Those who neglect the old books might be inclined to label Bowie’s lifestyle of self-reinvention as Warholian, which is a fruitful connection as far as it goes, but those who have read their Plato can understand it in a far more fundamental manner as democratic.
[The democratic man]…lives along day by day, gratifying the desire that occurs to him, at one time drinking and listening to the flute, at another downing water and reducing; now practicing gymnastic, and again idling and neglecting everything; and sometimes spending his time as though he were occupied with philosophy. Often he engages in politics and, jumping up, says and does whatever chances to come to him; and if he ever admires any soldiers, he turns in that direction; and if it’s money-makers, in that one. And there is neither order nor necessity in his life, but calling this life sweet, free, and blessed, he follows it throughout.
Plato, The Republic, 561d
Book VIII of Plato’s Republic suggests that there are basically five political regimes and five corresponding ways of private life. Briefly, and in descending order, they are the philosopher, the warrior, the money-maker, the democratic man, and the tyrannical man. What the passage just quoted shows us, then, is that the democratic man seeks to be each of the other four: he seeks to pack every sort of life into one, but since he cannot be all things at once, he is necessarily a role-player, a dilettante, and a lover of change. Why should such a person be called democratic? For one, his inner psychology resembles the pattern of rule in ancient democracy, in which most government offices were distributed by lot. Plato says he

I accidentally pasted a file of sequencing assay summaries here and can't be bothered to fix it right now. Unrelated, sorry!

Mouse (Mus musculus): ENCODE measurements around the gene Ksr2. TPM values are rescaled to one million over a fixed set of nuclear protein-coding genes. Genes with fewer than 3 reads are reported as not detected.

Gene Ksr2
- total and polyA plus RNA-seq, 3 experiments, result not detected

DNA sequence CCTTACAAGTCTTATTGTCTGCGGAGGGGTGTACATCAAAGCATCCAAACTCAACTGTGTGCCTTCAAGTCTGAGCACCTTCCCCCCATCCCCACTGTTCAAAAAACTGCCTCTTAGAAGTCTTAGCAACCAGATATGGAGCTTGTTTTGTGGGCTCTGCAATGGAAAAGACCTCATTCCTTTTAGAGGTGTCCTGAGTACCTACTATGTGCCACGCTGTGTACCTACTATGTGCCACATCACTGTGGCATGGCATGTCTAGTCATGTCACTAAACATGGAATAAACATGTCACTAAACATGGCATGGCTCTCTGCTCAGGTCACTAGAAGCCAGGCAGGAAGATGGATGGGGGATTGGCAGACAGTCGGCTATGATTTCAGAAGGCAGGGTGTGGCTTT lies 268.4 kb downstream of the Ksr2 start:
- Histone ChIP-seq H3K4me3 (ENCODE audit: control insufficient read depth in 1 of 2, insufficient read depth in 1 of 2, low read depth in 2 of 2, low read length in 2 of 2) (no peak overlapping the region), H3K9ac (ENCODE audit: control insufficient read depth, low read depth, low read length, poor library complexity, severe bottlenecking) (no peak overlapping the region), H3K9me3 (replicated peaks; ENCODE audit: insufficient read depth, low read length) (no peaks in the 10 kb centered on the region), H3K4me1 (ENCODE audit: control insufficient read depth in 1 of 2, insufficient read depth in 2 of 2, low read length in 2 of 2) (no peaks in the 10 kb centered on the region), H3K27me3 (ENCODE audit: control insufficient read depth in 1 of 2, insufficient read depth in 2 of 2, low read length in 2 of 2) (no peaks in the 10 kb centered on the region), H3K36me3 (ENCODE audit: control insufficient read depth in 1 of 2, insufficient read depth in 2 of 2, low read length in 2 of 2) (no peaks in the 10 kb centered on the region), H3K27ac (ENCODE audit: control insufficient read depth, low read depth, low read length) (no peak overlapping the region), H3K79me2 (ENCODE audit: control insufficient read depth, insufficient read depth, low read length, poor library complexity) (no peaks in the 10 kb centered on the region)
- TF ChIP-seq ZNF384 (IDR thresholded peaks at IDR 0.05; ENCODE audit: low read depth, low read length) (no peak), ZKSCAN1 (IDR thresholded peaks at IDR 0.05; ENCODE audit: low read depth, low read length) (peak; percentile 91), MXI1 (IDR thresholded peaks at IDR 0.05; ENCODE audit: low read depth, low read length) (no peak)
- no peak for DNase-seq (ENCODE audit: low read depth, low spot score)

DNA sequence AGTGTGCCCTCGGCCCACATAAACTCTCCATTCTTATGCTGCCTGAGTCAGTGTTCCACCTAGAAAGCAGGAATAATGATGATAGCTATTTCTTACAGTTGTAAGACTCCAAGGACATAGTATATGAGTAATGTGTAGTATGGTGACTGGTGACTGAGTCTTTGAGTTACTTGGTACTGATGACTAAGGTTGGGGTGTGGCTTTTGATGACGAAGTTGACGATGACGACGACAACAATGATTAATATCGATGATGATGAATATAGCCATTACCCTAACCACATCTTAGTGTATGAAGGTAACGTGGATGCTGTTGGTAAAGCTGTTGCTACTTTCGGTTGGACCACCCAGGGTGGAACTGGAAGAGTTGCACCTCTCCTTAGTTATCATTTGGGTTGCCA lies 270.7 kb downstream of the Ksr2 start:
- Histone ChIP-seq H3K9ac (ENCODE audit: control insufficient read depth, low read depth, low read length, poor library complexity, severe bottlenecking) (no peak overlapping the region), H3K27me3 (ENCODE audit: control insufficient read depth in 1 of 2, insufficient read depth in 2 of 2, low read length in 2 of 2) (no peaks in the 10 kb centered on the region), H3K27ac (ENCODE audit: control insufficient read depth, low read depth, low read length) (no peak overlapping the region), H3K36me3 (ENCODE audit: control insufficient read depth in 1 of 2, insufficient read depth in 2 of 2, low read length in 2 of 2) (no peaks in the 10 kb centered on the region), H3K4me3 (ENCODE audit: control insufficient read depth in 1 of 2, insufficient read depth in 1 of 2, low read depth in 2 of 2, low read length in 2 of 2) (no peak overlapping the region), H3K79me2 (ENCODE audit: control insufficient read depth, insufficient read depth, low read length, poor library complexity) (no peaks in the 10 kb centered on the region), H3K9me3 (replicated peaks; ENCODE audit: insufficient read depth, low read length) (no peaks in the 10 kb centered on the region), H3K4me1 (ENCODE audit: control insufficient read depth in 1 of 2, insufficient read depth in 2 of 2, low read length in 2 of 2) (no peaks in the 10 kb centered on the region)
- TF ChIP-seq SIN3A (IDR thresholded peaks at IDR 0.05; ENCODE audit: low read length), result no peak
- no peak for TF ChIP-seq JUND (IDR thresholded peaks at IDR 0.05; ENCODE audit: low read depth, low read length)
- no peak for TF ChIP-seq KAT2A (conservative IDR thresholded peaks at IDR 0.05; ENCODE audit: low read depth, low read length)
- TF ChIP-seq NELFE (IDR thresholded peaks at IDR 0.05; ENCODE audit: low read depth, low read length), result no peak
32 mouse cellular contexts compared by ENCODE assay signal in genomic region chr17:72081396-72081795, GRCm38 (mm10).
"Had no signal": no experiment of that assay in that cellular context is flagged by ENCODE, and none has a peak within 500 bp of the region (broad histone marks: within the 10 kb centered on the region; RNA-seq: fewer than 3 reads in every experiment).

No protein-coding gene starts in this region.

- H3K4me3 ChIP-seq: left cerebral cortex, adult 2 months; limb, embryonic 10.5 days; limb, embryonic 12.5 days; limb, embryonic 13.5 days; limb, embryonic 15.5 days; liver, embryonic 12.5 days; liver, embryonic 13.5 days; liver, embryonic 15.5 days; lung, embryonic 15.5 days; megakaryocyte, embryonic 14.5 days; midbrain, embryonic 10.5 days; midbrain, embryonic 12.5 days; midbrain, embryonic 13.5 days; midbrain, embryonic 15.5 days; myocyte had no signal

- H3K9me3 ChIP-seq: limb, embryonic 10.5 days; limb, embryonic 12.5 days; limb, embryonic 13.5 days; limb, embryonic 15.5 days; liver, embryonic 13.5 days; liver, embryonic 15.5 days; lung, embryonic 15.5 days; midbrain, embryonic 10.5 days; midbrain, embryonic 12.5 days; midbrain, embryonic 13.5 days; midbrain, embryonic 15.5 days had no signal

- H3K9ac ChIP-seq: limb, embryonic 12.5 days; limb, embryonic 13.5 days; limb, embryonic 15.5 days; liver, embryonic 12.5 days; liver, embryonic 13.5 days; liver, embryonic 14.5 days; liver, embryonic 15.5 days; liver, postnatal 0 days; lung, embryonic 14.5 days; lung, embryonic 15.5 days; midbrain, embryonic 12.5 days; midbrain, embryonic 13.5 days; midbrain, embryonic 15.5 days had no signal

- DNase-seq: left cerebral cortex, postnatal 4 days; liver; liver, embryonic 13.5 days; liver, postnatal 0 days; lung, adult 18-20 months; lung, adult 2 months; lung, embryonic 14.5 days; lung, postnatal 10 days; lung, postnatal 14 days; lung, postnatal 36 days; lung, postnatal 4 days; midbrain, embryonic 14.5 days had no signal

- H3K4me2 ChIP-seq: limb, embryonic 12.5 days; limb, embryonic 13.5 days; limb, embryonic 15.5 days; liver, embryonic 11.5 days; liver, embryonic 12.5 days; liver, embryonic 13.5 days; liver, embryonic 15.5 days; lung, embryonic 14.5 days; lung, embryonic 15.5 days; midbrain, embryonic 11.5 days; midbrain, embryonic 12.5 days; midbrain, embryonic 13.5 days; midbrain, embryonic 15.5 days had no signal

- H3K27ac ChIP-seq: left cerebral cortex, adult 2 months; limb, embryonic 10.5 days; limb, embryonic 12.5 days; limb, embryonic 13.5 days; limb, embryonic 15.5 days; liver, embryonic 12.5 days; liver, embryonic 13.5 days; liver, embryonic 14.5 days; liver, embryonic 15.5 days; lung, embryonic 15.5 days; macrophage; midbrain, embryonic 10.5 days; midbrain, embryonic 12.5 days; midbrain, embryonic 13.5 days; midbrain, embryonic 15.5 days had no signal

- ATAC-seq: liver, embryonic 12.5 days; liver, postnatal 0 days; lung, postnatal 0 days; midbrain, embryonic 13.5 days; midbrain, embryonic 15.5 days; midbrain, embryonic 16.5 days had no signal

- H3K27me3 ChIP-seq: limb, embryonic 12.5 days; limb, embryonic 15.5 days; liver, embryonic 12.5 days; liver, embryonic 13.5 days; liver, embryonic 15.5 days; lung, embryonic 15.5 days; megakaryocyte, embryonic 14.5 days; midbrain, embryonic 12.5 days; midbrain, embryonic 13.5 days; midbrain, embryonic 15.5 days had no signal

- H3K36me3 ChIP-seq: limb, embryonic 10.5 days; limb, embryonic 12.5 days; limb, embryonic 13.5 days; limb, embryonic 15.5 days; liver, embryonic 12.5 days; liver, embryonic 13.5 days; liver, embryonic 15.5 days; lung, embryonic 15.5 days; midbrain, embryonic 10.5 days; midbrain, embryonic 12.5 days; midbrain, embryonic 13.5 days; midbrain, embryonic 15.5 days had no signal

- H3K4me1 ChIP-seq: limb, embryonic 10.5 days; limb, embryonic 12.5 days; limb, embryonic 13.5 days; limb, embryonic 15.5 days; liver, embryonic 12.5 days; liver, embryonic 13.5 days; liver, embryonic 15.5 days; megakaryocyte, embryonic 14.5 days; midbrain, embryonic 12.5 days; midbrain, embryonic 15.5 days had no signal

…lives…in accord with a certain equality of pleasures he has established. To whichever one happens along…he hands over the rule within himself until it is satisfied; and then again to another… And…if someone says that there are some pleasures belonging to fine and good desires and some belonging to bad desires, he shakes his head at all this and says that all are alike and must be honored on an equal basis. (561b-c)
Like other teachers of classical virtue, Plato means for us to notice that by not resisting certain desires we develop this dissolute habituation. But he also means for us to pay heed to the ideology here, which holds that every sort of pleasure and way of life is equally worthy of pursuit. To this ideology, the very best way of life would encompass all the others, and would be rightly called democratic, because it would be the life least inclined to aristocratic sentiments. That is, the man who follows only one way of life must do so because he thinks such a life is better than all the others, and so he is liable to think that the best regime is the one ruled by the aristoi(the “noblest ones”) who best manifest this life. To affirm that any way of life is better than another, besides the all-encompassing one, undermines the political equality of the citizens. To truly support democracy, says Plato’s democratic man, one must dogmatically affirm a kind of relativism.
Granting that the application of an ancient theory to present times requires certain qualifications, this teaching is strikingly relevant. We all know persons who act, and particularly who talk, in the manner of this democratic man; indeed, his personality type and ideology seem increasingly prevalent. Moreover, to be “going places,” to be amid the heady beginnings of the affair, to be ever starting something new, to be famous for one thing, and then also for another–the yearnings for these increasingly belong to most of us, even if few of us act upon them so often, due to fear, scruples, or a simple lack of means. [The last of those obstacles has become especially felt since the recession of 2008.]